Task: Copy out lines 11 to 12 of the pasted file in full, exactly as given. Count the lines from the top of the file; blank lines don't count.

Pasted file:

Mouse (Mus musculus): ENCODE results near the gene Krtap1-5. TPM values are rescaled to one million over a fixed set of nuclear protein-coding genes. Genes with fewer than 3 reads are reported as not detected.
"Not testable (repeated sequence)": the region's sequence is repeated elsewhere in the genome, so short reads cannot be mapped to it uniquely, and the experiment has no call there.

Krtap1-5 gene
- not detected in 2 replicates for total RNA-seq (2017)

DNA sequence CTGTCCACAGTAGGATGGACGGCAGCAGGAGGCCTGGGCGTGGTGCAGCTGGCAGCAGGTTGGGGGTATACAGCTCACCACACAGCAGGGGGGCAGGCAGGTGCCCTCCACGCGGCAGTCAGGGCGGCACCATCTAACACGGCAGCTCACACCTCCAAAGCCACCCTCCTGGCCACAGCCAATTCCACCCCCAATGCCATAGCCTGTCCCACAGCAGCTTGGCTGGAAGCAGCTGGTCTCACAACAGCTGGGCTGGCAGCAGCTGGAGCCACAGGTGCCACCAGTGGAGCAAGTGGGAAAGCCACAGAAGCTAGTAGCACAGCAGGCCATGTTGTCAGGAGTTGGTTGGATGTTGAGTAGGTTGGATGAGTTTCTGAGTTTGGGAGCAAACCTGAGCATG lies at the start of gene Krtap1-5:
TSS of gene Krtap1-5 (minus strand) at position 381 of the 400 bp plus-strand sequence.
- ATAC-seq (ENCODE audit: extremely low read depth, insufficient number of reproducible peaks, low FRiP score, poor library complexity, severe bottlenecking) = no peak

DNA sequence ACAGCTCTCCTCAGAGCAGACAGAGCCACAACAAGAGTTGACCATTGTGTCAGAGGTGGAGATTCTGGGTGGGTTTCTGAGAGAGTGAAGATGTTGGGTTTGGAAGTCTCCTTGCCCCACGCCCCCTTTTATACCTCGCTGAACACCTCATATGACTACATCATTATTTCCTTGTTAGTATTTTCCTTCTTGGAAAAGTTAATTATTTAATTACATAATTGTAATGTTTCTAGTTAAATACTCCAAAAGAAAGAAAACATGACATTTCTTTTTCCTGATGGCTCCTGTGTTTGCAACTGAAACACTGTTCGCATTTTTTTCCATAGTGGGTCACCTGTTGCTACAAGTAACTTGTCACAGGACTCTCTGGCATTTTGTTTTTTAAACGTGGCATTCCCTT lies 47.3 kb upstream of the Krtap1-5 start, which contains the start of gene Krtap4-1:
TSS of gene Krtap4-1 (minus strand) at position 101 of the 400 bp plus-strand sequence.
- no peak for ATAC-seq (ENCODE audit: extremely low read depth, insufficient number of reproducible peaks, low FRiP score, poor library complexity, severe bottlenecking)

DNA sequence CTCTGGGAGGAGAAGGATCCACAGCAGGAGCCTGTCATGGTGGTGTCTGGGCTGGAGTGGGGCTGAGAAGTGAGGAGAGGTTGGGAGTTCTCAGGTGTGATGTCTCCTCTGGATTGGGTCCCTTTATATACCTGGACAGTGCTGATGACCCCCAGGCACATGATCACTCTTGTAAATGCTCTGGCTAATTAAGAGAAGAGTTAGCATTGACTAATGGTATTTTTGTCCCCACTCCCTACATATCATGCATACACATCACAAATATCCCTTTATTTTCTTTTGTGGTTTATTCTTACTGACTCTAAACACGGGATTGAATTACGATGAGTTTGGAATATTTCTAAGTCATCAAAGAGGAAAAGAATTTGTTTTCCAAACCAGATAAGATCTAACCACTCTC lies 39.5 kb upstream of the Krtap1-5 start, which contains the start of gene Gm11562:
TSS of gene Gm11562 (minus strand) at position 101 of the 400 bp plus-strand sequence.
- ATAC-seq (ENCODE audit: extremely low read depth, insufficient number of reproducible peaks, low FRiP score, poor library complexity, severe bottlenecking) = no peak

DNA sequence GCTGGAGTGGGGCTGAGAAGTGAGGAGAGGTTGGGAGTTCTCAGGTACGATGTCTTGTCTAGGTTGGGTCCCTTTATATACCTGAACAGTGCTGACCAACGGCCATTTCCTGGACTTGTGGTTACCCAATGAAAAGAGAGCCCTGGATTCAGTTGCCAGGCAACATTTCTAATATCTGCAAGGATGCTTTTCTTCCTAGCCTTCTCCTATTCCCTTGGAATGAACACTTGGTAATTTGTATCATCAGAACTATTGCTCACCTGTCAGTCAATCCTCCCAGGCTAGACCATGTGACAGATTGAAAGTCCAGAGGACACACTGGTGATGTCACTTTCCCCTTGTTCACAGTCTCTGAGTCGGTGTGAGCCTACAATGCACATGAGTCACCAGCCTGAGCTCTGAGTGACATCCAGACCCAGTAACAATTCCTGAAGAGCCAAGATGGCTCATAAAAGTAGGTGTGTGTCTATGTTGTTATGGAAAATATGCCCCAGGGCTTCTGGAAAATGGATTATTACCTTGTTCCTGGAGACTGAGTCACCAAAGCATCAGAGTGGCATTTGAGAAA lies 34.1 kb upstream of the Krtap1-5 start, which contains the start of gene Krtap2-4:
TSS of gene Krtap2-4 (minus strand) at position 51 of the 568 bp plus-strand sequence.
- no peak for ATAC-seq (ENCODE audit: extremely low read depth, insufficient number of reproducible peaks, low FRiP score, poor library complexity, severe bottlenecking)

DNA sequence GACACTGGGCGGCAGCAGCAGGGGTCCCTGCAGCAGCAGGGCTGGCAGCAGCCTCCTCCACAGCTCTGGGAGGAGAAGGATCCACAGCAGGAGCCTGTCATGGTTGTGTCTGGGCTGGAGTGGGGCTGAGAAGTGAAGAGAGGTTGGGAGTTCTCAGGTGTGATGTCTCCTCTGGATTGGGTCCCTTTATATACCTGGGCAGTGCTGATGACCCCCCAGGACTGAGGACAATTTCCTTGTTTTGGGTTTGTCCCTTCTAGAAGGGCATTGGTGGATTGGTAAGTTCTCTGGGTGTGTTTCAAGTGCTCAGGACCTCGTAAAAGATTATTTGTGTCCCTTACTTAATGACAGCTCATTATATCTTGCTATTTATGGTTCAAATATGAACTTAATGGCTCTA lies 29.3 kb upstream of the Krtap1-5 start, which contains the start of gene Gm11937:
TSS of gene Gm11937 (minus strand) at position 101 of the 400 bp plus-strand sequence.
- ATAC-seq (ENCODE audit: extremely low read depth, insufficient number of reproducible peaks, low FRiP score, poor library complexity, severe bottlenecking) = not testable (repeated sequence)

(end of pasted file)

DNA sequence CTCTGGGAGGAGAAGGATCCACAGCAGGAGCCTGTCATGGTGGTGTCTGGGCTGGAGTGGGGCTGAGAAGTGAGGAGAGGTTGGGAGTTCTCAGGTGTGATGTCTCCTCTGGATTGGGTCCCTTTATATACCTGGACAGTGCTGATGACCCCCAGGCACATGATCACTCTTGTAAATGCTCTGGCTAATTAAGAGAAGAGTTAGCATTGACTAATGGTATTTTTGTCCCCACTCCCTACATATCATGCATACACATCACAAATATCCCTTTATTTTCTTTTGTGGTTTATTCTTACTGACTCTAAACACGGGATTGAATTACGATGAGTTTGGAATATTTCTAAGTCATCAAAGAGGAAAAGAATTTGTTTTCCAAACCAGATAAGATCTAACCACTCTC lies 39.5 kb upstream of the Krtap1-5 start, which contains the start of gene Gm11562:
TSS of gene Gm11562 (minus strand) at position 101 of the 400 bp plus-strand sequence.